Sunday, May 31, 2020

Inheritance "Equality" vs Eldest Son

As I watched Game of Thrones and been reading the Old Testament, I've been struck by the importance of passing on the inheritance to the eldest son.

There is a term for giving to the eldest son called "Primogeniture."

Forget "Democracy." Forget "fair." Forget all the ultra-rich who've "taken the ticket" and say they aren't leaving anything for their children. These are all post-enlightenment ideas. Like usury, Democracy, and Scientism, I have found pretty much all post-enlightenment ideas to be lies.

All of my investment decisions revolve around the inheritance I will give my children. And I have many and plan to have more.

Adam Smith explains Primogeniture's prevalence in Europe:
[W]hen land was considered as the means, not of subsistence merely, but of power and protection, it was thought better that it should descend undivided to one. In those disorderly times, every great landlord was a sort of petty prince. His tenants were his subjects. He was their judge, and in some respects their legislator in peace and their leader in war. He made war according to his own discretion, frequently against his neighbours, and sometimes against his sovereign. The security of a landed estate, therefore, the protection which its owner could afford to those who dwelt on it, depended upon its greatness. To divide it was to ruin it, and to expose every part of it to be oppressed and swallowed up by the incursions of its neighbours. The law of primogeniture, therefore, came to take place, not immediately indeed, but in process of time, in the succession of landed estates, for the same reason that it has generally taken place in that of monarchies, though not always at their first institution.
I like the Roman perspective:
Rather, Roman aristocracy was based on competition, and a Roman family could not maintain its position in the ordines merely through hereditary succession or having title to lands.[14] Although the eldest son typically carried his father's name in some form, he was expected to construct his own career based on competence as an administrator or general and on remaining in favor with the emperor and his council at court.
In terms of the belongings that I have not earned on my own, but have been entrusted to me by God. I am not beholden toward the Godless ideas of "equality" to determine how inheritance is passed on. Instead, I can decide primarily by whom will be the best steward of my resources to continue on the "family" legacy.

What that actually means in the face of my disownment of my Korean heritage and the impossibility of my inter-racial children from continuing my Korean side, I will need to direct my children toward some other direction.

Since America is not a real identity, I will most likely need to move to Europe one day in order to help my children adopt a European country's identity. I have to consider their abilities to find wives and the future of my grand children.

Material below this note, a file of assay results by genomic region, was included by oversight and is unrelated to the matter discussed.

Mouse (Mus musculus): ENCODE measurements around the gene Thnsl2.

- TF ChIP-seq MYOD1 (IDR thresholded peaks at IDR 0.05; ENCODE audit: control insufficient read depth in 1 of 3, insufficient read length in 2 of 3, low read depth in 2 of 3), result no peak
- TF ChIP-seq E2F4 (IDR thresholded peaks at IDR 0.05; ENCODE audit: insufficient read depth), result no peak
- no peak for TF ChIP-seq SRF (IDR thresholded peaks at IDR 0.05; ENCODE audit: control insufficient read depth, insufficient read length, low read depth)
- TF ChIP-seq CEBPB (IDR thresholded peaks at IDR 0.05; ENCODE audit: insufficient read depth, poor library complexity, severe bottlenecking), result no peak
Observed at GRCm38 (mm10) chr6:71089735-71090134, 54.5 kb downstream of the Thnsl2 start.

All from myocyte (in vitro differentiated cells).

I am seeing a lot of advantages to Italy in the face of the incoming, worldwide financial collapse. Vox Day already moved there. My values tend to match up more with ancient Greco-Rome and Christianity, so it seems like a natural fit.

Fortunate for me, I've heard that learning Italian is much easier to learn when you know Spanish.

Rooftop Koreans & the Civic Nationalist Lie

Early in my Libertarian leaning days, the meme of Rooftop Koreans was quite popular. At first, because my parents identify as Korean, I racially identified with the picture. I have grown to resent it, because it is used by Libertarians to somehow prove "they aren't racist."

On the surface, it seems like great support for the 2nd Amendment, which is usually what it is used for. If you showed the same picture with a bunch of white guys, it would not have the same effect. It would be just like any other, "red neck militia." If you have a bunch of black or hispanic people with guns, you would think it's something gang related. This picture is 28 years old. Why have no other photos emerged of Korean-Americans with guns?

There have been numerous riots in the last 28 years where Korean businesses have been targeted. The only "militia" with guns I've seen have had a conspicuous lack of Korean business owners like in the 1992 riots.

It is the exception that proves the rule: Korean-Americans are anti 2nd-Amendment.

The uniqueness of the image is that it gives the perception that Koreans have an intrinsic love for the 2nd Amendment and guns just like white people. Of course, this is a complete lie.

I don't know of any prominent YouTube, gun channels made by Koreans. Gun laws in Korea are horrendously restrictive. Korean-American communities are heavily focused around cities. The ones who become "Americanized" is the Obama, Global Elite, University version.

Koreans vote 2 to 1 Democrat:
The survey reported that 62% of Korean-Americans viewed the Republican Party unfavorably compared to only 24% of Korean-Americans who viewed the Democratic Party unfavorably. Korean-Americans also viewed Republican presidential candidate Donald Trump very unfavorably, with 80% of Korean-Americans holding adverse views of the presumed Republican nominee. Conversely, Korean-Americans view the two remaining Democratic candidates less harshly with only 37% of Korean-Americans viewing Hillary Clinton unfavorably and 28% for Bernie Sanders. Korean-American voters also identify with the Democratic Party over the Republican Party by more than two-to-one.